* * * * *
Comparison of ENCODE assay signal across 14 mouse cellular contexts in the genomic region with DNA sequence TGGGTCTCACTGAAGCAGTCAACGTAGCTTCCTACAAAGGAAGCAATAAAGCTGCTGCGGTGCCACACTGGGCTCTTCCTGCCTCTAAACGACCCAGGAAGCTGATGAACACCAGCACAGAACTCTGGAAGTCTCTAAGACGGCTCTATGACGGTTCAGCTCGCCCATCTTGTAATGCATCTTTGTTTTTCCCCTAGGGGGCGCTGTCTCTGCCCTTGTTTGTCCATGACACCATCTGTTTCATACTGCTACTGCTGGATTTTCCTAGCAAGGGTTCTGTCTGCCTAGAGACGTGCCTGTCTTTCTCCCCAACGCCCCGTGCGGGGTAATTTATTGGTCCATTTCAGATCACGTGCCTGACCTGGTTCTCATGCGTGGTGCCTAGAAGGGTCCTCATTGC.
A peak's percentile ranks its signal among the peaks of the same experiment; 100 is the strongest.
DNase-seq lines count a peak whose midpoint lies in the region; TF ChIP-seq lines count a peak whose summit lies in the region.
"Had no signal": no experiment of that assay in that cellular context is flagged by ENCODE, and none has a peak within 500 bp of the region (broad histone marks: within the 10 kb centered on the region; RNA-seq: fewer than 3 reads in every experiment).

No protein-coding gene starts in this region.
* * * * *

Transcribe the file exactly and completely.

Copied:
Comparison of ENCODE assay signal across 14 mouse cellular contexts in the genomic region with DNA sequence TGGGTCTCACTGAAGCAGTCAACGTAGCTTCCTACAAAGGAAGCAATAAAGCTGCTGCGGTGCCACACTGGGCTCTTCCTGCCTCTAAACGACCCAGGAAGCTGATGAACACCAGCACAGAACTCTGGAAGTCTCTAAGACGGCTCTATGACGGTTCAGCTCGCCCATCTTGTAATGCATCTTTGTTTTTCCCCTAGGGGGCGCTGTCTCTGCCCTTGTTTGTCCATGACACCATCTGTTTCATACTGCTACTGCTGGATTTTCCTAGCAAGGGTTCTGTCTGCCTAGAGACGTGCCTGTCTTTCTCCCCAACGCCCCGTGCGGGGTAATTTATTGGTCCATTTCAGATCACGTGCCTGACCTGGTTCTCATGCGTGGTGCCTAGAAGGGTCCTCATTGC.
A peak's percentile ranks its signal among the peaks of the same experiment; 100 is the strongest.
DNase-seq lines count a peak whose midpoint lies in the region; TF ChIP-seq lines count a peak whose summit lies in the region.
"Had no signal": no experiment of that assay in that cellular context is flagged by ENCODE, and none has a peak within 500 bp of the region (broad histone marks: within the 10 kb centered on the region; RNA-seq: fewer than 3 reads in every experiment).

No protein-coding gene starts in this region.